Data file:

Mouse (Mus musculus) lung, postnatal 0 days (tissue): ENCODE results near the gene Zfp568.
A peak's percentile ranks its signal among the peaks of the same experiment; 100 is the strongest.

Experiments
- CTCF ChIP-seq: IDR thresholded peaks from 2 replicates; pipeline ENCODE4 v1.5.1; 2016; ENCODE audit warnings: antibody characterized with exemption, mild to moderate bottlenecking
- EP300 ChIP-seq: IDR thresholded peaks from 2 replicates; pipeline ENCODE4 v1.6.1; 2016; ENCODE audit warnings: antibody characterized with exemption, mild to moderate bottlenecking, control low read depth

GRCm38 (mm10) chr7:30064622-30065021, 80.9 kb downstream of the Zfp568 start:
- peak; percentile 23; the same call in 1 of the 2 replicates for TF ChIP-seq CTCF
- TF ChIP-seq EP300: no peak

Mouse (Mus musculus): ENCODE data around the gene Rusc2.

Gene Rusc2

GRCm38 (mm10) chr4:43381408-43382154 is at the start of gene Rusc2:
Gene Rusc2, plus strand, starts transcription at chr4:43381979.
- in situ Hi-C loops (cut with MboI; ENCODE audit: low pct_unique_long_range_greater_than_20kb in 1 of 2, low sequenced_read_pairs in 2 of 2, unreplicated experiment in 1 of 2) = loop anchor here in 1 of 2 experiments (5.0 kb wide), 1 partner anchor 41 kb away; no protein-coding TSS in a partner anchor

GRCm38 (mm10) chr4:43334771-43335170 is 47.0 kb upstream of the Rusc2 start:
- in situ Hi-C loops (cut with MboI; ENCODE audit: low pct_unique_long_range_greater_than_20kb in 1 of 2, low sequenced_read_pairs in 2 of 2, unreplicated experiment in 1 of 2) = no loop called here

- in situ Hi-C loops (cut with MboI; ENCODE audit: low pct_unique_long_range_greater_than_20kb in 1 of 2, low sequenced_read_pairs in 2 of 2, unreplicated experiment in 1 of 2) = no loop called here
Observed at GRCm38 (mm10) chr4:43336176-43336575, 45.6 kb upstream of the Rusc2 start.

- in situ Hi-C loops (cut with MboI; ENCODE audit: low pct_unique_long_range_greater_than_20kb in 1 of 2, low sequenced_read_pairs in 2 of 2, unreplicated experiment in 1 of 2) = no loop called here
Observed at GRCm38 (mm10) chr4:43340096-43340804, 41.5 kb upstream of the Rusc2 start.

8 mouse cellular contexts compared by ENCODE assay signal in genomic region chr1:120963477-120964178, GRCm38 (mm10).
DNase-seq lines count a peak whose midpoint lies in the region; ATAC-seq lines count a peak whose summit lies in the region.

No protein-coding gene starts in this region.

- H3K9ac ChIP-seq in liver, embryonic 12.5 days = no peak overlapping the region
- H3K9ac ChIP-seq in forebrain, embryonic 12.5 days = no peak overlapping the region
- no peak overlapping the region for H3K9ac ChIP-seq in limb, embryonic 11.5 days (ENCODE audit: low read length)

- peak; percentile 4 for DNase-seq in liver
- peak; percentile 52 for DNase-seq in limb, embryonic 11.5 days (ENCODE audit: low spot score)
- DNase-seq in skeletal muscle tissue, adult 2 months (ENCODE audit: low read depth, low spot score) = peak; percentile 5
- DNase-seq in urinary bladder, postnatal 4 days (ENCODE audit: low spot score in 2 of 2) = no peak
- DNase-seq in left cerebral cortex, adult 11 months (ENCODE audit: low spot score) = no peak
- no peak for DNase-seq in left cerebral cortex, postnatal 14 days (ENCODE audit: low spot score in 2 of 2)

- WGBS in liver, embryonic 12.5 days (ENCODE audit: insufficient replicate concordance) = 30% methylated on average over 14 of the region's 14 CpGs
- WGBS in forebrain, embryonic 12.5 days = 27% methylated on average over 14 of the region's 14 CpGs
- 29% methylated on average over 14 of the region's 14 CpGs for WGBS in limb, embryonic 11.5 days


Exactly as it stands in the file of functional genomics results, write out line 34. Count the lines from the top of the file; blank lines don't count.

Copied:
- 29% methylated on average over 14 of the region's 14 CpGs for WGBS in limb, embryonic 11.5 days